Attend a crash course on bicycle safety, maintenance, and mechanics! 4 sessions for $15 or individual classes for $5.
Week 1: Anti-Road Rage – Learn how not to infuriate drivers! Use the rules of the road to stay safe (April 9).
Week 2: Mechanical Lore – Learn the mechanical mysteries of your bike (April 16).
Week 3: Don’t be a tool… – Learn how to use them! Use tools to repair any bicycle mishap (April 23).
Week 4: Outdoor Bike-venture – Apply your new found know-how in an outdoor group ride around Columbia! (April 30).
When: Mondays in April (April 9, 16, 23, and 30) from 6 – 7 p.m.
Where: Middlebush 132
How: Register at the MSA/GPC Box Office (Student charge available!)
You can also find this event on Facebook! (although you’ll still need to register!)
We are committed to ensuring that our programs are accessible to all. If you have a disability and anticipate barriers to your participation, please contact Ben Datema at firstname.lastname@example.org or 573-882-8207.Sponsored by Student Sustainability in the Department of Student Life and taught by PedNet.
Rule #1: We don’t demand that you hold hands while crossing the street (nor are we opposed to it), but the buddy system is tried and true. Whether you’re camping, hiking or kayaking, carving the mountains or carving the waves, the outdoors are way more fun with friends (and dolphins). Keep in mind that, no matter how tame your adventures may seem, accidents do happen; having a buddy helps keep them from becoming disasters.
Rule #2: GO WITH A BUDDY. No exceptions.
Rule #3: The water may look clear, but remember that amoebas are really, really tiny. Before you eat or drink anything out in the wild, make sure you know where it came from, and what risks may be present by consuming it. You can boil your water, or chemically sterilize it, but more often you’re just better off bringing enough from home. Additionally, if you feel inclined to eat anything, make sure you know exactly what it is. Or better yet, if you find it on the ground, just leave it there. You are not a bear.
Rule #4: It’s highly unlikely that you will encounter a shark over Spring Break. Or ever. And despite what you may hear, it’s actually really difficult to hold yourself still in a little ball while a 20-foot apex predator evaluates you for marbling and tenderness. There are many (by now, cliché) defensive strategies you can resort to if you encounter hostile marine life – curling up in the aforementioned ball, or punching wildly at its gills, nose and eyes. But bear in mind that it’s not only sharks you have to be cautious of, and the safest way to enjoy the ocean is usually by staying where everyone else is. Your goal may be to avoid the crowds, but sharks and jellyfish feel the same way.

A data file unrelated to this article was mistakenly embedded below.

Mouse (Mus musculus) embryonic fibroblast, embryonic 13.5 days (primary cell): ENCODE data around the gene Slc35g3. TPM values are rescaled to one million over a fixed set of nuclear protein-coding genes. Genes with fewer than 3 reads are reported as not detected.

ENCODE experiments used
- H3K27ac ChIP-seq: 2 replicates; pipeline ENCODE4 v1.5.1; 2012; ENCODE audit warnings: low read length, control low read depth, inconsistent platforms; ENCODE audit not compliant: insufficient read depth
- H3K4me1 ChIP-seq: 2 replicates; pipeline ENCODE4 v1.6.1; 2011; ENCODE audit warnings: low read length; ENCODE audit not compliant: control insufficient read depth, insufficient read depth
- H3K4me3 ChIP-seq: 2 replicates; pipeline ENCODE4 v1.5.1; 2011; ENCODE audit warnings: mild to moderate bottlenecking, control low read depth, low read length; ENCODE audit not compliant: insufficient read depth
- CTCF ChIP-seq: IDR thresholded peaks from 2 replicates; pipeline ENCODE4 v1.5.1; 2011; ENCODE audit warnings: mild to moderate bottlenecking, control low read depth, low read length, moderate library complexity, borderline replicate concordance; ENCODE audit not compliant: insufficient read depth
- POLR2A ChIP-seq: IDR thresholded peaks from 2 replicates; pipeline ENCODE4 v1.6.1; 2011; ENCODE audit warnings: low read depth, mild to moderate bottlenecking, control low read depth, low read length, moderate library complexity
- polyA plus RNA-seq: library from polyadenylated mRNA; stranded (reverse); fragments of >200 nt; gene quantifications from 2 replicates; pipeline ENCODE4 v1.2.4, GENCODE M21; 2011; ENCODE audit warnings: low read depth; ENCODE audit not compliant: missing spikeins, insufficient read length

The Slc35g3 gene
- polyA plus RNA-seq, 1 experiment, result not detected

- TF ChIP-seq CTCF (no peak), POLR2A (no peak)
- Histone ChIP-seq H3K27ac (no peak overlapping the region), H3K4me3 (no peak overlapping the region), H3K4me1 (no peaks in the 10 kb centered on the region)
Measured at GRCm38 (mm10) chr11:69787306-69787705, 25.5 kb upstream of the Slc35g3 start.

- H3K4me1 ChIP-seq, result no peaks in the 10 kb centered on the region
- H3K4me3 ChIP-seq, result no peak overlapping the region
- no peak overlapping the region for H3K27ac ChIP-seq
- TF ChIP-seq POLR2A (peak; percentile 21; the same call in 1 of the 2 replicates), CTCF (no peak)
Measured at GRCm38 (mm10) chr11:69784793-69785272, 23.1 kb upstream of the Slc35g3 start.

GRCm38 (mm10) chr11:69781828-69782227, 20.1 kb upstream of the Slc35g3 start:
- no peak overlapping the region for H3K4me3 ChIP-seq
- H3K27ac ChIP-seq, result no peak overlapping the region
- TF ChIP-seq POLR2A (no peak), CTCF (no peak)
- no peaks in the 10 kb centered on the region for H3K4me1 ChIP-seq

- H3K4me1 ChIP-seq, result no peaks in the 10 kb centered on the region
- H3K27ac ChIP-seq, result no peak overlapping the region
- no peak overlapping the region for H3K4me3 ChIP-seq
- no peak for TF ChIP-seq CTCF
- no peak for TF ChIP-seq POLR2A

Rule #5: terephthalylidene dicamphor sulfonic acid, dichlorodiphenyltrichloroethane and chap stick should keep the elements at bay.
Rule #6: It rubs the sunscreen on its skin or else it gets the melanoma again – among the top ten cancer types in the US, according to the National Cancer Institute. Sunburns aren’t just annoying; they can be really painful, become infected, blister, and even leave scars. And by Spring Break your skin is primed for them – after hiding underneath layers of clothing all winter, your skin isn’t as ready as you are to deal with the sudden, intense exposure associated with frolicking joyfully on the beach. And just realize this: it’s much more fashionable to massage sunscreen into someones shoulders than to slather aloe vera all over their dry, sun-beaten back.
Rule #7: 10/10 doctors, teachers and Supreme Court justices agree that campfires are fun. But they can also go awry very quickly, and without you necessarily noticing. If you’re building a fire, make sure you follow some of the basic rules, like setting it in a pit (some campsites have them prepared for you) and clearing the area around it of all loose debris. Make sure the wind isn’t going to send your tent or anything else up in flames. And even when the embers look like they’ve finally cooled down, they haven’t. This is especially true with charcoal, which can remain hot for hours. Nothing can ruin your day like a surprise coal-walk.
Rule #8: If you go anywhere, particularly by car, it’s always handy to have a bag of snacks and supplies. Inevitably, somebody this Spring Break is going to get stuck on the road, in the middle of nowhere, waiting and wondering why, oh why did they not at least pack some Gatorade or bring the bag of Gummy Bears they left on the counter. Keeping some basic tools, a small first aid kit and some non-perishable snackage in the trunk at all times is an easy, one-time way to give yourself a little insurance against that one tack in the road. Also, toilet paper is like the evolutionary cousin of duct tape: it does one thing really well, but has endless possible uses at the same time. Pack a roll.
The winter months are best loved for their holidays and the return of the pumpkin spice latte, but for bicyclists, they might sadly signal that it’s time to put the bike away. Dropping temperatures, black ice, snow-packed roads – biking during winter is impossible, right? Not so fast! (No but seriously, slowing down is a big winter biking strategy.) With a few adjustments to your bike, your wardrobe and your riding technique, biking is still possible come rain, sleet or snow. To help get you and your two-wheeler ready for frosty rides, Footprint has put together this handy winter biking reference with help from Sarah Ashman, store manager of Walt’s Bike Shop.
FIRST THING’S FIRST